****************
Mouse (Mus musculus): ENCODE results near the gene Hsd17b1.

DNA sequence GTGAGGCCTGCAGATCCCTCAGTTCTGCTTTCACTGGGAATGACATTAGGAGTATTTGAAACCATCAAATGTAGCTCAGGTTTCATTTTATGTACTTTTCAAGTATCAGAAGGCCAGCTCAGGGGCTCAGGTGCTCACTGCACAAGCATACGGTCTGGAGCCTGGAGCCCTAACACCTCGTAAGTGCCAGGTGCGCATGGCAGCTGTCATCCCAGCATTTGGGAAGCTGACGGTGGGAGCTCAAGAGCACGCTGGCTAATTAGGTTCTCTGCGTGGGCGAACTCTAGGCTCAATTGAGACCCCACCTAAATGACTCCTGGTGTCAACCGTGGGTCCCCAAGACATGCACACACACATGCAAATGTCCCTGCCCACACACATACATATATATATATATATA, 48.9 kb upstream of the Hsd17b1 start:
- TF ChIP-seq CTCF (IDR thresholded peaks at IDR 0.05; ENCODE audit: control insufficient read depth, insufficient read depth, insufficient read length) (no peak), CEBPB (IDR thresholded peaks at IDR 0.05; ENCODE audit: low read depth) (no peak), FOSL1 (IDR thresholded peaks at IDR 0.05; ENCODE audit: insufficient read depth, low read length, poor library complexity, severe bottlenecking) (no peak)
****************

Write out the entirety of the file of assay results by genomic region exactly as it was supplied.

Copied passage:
Mouse (Mus musculus): ENCODE results near the gene Hsd17b1.

DNA sequence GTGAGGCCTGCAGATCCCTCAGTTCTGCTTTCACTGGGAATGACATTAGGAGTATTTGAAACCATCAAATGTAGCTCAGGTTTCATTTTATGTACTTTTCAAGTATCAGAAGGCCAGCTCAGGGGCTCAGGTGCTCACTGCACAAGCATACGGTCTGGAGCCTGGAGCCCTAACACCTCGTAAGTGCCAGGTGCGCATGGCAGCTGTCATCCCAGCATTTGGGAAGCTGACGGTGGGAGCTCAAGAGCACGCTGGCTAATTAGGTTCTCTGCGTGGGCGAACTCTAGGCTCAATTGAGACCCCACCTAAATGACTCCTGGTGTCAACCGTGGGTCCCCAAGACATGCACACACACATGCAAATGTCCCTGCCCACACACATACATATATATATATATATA, 48.9 kb upstream of the Hsd17b1 start:
- TF ChIP-seq CTCF (IDR thresholded peaks at IDR 0.05; ENCODE audit: control insufficient read depth, insufficient read depth, insufficient read length) (no peak), CEBPB (IDR thresholded peaks at IDR 0.05; ENCODE audit: low read depth) (no peak), FOSL1 (IDR thresholded peaks at IDR 0.05; ENCODE audit: insufficient read depth, low read length, poor library complexity, severe bottlenecking) (no peak)